Wednesday, September 22, 2010

The Ellensburg sky for the week of 9/25/10

Saturday: “You know Aries and Cancer and Draco and Libra. Leo and Pisces and Virgo and Hydra. But, do you recall, the pointiest asterism of all? Triangulum, the three sided asterism, had a very pointy edge….” Sorry. Some stores have started putting up their Christmas decorations and that has put me in the mood to modify some Christmas songs. Anyway, Triangulum is a small constellation between the more prominent Andromeda and Aries. Its main feature is a skinny triangle oriented parallel to and nearly four fists held upright and at arm’s length above the east horizon at 10 p.m.

Sunday: Venus will really be negative for the next few nights. But, don’t feel bad for Venus. It is okay for a celestial object to be negative as long as we are referring only to its magnitude. The ancient Greek astronomer Hipparchus developed a system for rating the apparent brightness of stars and planets in which lower numbers refer to brighter stars and planets. In his initial scheme, all points of light in the night sky were classified from first magnitude, meaning bright, to sixth magnitude, meaning very dim. Modern day astronomers have made this scale more quantitative. Tonight and tomorrow, Venus has a magnitude, or apparent brightness rating, of -4.6. Sirius, the brightest star in the night sky, has a brightness rating of -1.5. Venus will barely be visible right after sunset very low in the southwest sky. Sirius is two and a half fists above the south-southeast horizon at 6 a.m.

Monday: Did you time the exact length of the day and night last Wednesday on the first day of autumn? They were not equal in duration. Many people think that the day and night are the same duration on the autumnal equinox. The day is a little longer than the night for two reasons. First, the Sun is an extended object so even when the middle part has set, the upper half is still above the horizon lighting the sky. The second, and more influential reason, is that the atmosphere acts like a lens, bending light from the Sun above the horizon when the Sun is really still below the horizon. Day and night are closest in duration today.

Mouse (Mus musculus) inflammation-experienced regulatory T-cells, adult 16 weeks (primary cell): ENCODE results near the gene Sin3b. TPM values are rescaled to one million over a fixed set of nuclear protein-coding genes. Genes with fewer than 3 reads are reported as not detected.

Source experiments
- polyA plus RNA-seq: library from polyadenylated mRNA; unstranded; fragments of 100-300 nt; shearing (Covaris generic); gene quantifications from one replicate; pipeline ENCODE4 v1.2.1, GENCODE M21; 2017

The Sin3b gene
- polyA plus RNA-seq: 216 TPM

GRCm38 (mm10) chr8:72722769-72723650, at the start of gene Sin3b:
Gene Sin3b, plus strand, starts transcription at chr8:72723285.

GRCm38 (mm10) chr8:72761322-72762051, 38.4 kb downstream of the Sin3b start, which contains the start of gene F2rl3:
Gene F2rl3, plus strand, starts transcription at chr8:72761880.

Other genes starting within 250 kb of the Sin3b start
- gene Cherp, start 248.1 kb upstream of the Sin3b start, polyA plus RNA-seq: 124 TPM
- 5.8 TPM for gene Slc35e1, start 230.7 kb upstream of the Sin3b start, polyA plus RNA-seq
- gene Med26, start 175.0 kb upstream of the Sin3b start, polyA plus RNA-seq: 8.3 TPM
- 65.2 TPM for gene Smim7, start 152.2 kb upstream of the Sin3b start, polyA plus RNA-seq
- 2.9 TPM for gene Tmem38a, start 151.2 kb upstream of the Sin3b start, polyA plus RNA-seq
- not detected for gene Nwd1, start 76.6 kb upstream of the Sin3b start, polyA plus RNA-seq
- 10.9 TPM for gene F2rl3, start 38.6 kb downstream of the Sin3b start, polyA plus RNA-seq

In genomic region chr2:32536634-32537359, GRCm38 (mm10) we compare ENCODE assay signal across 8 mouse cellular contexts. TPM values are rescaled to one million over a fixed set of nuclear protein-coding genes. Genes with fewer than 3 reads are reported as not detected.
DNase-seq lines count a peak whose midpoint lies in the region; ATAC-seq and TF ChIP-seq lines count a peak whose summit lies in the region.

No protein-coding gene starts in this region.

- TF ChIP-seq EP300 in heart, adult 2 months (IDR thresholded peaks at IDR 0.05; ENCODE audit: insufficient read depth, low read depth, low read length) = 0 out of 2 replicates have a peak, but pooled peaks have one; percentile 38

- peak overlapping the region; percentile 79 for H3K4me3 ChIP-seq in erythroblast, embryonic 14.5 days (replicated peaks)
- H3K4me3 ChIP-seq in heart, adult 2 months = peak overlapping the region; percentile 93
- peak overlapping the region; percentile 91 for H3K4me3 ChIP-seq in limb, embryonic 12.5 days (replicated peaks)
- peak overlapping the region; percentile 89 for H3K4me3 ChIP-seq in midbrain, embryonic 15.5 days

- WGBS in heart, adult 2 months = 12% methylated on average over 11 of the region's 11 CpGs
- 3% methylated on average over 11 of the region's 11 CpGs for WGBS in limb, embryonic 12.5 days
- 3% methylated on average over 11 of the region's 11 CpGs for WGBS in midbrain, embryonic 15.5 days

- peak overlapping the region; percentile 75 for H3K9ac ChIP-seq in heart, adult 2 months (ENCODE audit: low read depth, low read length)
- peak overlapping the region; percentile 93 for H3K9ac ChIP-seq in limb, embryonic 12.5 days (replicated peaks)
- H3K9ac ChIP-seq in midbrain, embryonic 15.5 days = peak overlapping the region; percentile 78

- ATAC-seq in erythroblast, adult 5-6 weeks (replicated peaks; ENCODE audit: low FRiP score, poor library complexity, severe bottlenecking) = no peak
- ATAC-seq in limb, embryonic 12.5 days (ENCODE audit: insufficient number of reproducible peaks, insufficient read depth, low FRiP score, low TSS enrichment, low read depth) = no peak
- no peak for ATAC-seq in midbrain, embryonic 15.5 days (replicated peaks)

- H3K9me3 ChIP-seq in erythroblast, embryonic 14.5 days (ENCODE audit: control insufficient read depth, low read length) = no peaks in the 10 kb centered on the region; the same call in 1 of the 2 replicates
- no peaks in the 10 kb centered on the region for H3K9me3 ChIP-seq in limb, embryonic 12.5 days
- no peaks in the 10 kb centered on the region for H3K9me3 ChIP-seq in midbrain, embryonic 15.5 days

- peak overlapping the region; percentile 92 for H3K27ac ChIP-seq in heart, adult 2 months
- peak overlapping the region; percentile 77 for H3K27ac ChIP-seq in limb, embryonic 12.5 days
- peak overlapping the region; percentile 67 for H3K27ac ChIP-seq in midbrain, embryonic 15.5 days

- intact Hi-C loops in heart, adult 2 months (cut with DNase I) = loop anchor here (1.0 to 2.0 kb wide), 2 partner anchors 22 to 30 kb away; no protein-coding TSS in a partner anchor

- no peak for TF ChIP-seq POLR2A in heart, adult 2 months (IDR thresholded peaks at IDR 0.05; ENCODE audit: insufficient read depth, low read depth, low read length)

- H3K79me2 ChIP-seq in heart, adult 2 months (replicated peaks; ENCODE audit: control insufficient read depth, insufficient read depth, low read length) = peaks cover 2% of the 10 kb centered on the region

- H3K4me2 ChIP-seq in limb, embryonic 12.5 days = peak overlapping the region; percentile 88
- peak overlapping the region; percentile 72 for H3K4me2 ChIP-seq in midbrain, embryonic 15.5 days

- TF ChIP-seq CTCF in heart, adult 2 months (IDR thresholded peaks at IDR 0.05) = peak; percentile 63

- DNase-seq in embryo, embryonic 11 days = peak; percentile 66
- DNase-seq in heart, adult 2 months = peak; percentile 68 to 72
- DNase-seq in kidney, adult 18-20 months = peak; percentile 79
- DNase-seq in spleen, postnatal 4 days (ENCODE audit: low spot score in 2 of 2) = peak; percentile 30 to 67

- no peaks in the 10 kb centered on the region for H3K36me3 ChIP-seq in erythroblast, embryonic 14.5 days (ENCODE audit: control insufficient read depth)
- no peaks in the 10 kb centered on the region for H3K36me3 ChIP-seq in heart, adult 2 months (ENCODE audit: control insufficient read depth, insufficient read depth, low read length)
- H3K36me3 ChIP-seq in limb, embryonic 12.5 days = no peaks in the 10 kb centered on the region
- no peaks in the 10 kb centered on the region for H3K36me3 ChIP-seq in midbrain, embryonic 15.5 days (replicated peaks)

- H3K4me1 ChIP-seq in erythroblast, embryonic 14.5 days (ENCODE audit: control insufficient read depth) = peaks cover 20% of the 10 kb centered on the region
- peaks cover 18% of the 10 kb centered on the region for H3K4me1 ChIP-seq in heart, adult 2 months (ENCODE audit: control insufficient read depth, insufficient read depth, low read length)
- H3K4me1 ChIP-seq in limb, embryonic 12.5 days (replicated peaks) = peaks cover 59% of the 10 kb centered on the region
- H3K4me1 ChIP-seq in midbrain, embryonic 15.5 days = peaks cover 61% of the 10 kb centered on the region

Tuesday: Sometimes you find spare change in a chair or an old candy bar in your backpack. Last month, astronomers announced that they found 14 trans-Neptunian objects in old Hubble telescope data. While trans-Neptunian objects will not help you satisfy your hunger, they offer astronomers clues to the origin of the solar system. Pluto is the most well-known trans-Neptunian object. For more information, go to

Wednesday: The International Year of Astronomy (IYA) is winding down. But the size of the objects being featured is not getting any smaller. This month’s Go Observe is the Andromeda Galaxy. On Saturday, I had you look for Triangulum. About one fist above Triangulum is a star twice as bright as the brightest star in Triangulum. From that star, hop about a half a fist up to a star that is about one fourth as bright as the bright star you just found. Less than another half fist in the same direction is a fuzzy oval patch of light called the Andromeda Galaxy. The galaxy is impressive to see in binoculars. It consists of about 400 billion stars and is 2.2 million light years away. For more information about the Andromeda Galaxy, go to

Thursday: Jupiter is three fists above the southeast horizon at 10 p.m.

Friday: Astronomers, philosophers, and smart children have been contemplating the fate of the universe for centuries. Galileo did not start that trend. But by turning his telescope toward the night sky, he opened a new source of evidence for determining that fate. To honor Galileo’s contribution to this question, the IYA Hot Topic for October is “What is the fate of the universe?”. For more information, go to

The positional information in this column about stars and planets is typically accurate for the entire week.

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